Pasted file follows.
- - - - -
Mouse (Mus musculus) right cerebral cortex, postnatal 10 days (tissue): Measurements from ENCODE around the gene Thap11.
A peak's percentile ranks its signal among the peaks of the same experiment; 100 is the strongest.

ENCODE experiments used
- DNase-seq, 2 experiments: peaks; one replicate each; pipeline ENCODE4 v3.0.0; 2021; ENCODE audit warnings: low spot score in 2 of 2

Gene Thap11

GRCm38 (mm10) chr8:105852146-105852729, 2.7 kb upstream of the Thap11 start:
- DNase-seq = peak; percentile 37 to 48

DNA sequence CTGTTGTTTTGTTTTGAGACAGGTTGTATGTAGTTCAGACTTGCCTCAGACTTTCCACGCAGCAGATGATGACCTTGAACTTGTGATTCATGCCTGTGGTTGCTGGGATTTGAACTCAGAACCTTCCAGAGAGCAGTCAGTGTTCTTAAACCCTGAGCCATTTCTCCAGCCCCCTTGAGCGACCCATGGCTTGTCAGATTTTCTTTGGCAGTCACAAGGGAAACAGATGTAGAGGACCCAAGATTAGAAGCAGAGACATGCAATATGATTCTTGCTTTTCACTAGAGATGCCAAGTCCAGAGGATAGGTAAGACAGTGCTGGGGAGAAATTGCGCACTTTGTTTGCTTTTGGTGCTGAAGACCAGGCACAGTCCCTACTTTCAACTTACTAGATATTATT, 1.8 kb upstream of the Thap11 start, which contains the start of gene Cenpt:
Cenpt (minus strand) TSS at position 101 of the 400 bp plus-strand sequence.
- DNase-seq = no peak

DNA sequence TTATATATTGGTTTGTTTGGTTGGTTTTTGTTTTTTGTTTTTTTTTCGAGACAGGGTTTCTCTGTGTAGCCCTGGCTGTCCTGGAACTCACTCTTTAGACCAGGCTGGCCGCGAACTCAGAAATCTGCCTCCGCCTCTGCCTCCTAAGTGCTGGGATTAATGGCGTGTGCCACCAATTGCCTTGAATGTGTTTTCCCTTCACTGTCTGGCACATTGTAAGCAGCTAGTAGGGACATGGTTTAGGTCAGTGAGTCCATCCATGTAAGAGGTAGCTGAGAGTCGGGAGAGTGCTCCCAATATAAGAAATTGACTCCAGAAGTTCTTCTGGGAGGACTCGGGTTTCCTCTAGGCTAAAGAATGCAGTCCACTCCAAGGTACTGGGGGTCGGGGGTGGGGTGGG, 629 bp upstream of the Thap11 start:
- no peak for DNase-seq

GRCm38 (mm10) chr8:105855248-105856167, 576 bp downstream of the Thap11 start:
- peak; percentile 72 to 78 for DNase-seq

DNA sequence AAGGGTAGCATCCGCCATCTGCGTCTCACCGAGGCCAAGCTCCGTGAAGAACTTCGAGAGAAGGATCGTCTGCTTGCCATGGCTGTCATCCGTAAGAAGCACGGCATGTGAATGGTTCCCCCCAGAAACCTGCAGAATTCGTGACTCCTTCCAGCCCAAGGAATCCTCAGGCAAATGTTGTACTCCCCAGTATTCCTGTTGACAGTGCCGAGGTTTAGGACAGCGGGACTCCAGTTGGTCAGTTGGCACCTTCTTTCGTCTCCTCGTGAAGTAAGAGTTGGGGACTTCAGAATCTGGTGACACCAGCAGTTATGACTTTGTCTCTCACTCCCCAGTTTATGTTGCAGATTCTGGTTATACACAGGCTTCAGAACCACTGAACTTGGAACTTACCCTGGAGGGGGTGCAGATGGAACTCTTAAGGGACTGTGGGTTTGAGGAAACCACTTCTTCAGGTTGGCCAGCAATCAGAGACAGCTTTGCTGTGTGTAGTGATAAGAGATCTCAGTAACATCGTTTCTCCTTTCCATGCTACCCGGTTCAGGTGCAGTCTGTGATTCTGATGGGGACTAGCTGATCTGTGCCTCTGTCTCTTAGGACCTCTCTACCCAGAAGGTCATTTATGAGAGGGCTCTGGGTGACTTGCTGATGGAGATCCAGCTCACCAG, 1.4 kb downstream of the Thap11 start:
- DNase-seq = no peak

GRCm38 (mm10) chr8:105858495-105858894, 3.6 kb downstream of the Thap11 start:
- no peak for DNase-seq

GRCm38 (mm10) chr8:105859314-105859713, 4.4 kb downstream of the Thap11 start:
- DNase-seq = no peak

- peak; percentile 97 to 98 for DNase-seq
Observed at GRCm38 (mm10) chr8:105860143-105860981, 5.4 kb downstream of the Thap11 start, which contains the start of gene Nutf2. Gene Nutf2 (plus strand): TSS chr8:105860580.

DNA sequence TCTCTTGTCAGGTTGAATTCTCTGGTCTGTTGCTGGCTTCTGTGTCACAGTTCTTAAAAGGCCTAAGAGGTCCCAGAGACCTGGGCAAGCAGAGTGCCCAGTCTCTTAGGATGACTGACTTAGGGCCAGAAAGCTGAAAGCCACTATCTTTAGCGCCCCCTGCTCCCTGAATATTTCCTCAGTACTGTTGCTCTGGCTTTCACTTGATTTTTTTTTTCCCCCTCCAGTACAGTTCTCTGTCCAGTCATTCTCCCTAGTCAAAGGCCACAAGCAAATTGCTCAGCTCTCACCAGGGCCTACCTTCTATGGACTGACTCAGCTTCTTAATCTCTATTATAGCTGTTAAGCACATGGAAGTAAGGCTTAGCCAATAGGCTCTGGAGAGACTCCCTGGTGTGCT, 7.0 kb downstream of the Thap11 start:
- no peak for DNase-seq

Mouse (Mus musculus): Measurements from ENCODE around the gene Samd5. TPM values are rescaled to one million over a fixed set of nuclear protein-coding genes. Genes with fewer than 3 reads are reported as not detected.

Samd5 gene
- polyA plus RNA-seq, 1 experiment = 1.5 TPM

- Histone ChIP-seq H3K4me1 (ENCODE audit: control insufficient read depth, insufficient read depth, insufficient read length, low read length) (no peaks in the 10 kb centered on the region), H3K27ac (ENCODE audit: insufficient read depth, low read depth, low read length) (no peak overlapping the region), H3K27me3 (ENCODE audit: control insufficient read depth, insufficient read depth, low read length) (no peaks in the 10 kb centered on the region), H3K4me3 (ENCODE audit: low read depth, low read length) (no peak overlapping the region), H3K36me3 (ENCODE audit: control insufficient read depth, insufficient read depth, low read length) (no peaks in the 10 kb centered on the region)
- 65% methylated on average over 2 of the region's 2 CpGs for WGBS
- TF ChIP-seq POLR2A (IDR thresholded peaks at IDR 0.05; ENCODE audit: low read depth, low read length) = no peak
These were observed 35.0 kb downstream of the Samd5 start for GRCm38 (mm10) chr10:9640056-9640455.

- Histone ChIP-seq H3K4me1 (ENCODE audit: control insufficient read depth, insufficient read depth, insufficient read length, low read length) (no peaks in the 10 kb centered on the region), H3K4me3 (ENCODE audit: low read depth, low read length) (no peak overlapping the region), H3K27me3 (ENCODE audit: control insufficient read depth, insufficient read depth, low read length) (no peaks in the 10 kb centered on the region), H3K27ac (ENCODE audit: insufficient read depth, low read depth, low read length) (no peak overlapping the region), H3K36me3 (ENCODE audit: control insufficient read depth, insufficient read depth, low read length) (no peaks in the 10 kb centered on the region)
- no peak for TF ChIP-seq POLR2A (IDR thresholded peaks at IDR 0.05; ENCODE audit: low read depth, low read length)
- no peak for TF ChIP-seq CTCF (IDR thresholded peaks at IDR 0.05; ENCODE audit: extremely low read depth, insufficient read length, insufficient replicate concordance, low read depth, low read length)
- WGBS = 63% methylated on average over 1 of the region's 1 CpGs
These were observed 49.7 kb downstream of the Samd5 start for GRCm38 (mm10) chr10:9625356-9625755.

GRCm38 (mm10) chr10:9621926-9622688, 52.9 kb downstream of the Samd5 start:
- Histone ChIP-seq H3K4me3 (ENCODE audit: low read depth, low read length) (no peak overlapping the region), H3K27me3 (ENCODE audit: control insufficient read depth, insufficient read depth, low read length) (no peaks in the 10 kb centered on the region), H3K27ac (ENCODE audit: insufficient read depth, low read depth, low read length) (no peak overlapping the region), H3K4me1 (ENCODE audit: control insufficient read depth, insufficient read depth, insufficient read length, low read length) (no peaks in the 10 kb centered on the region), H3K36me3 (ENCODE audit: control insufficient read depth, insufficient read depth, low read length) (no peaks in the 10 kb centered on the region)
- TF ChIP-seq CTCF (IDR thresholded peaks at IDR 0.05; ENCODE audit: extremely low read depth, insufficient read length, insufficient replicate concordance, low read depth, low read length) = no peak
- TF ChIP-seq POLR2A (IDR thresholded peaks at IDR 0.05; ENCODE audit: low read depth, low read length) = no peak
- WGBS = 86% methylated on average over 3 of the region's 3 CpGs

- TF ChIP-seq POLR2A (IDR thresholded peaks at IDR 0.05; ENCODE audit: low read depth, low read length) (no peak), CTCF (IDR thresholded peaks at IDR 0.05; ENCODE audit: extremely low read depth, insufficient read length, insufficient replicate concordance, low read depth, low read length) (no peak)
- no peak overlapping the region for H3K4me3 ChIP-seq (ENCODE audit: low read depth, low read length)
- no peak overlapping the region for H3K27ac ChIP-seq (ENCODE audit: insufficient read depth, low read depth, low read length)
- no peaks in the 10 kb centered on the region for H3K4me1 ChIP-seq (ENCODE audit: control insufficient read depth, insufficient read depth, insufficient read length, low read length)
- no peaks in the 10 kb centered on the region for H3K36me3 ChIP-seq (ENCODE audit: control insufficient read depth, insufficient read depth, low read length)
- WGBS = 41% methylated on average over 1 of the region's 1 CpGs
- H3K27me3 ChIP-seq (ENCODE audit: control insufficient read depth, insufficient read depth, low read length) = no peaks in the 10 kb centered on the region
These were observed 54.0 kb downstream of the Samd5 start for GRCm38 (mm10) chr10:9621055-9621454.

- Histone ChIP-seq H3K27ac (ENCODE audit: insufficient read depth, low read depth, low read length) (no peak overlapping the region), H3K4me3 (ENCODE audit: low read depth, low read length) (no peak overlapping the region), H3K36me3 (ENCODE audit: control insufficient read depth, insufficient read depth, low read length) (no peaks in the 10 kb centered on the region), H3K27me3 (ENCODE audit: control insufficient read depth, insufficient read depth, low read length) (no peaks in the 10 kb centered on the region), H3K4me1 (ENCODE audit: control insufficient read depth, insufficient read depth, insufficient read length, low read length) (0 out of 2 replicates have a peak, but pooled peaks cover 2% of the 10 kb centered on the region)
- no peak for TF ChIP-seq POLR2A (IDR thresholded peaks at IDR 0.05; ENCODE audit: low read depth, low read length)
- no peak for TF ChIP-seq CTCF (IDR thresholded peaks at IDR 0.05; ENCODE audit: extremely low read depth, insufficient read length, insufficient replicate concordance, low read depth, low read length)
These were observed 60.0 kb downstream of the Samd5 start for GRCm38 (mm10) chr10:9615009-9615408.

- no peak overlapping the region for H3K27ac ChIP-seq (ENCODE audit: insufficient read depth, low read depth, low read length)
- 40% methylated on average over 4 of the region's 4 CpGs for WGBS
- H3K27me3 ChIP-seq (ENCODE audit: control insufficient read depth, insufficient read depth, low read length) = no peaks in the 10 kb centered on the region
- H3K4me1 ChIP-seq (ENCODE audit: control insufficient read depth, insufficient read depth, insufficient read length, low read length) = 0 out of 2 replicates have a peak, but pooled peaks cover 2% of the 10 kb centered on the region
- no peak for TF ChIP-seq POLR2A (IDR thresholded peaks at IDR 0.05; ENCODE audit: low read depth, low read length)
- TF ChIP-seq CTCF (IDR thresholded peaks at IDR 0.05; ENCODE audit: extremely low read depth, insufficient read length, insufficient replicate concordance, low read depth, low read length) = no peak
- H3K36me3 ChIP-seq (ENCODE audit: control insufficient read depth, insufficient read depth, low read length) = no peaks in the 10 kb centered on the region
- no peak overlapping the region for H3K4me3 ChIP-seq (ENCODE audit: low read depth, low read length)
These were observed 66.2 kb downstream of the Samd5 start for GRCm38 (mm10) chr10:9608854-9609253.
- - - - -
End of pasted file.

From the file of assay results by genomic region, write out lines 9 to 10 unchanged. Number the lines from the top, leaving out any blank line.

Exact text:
Cenpt (minus strand) TSS at position 101 of the 400 bp plus-strand sequence.
- DNase-seq = no peak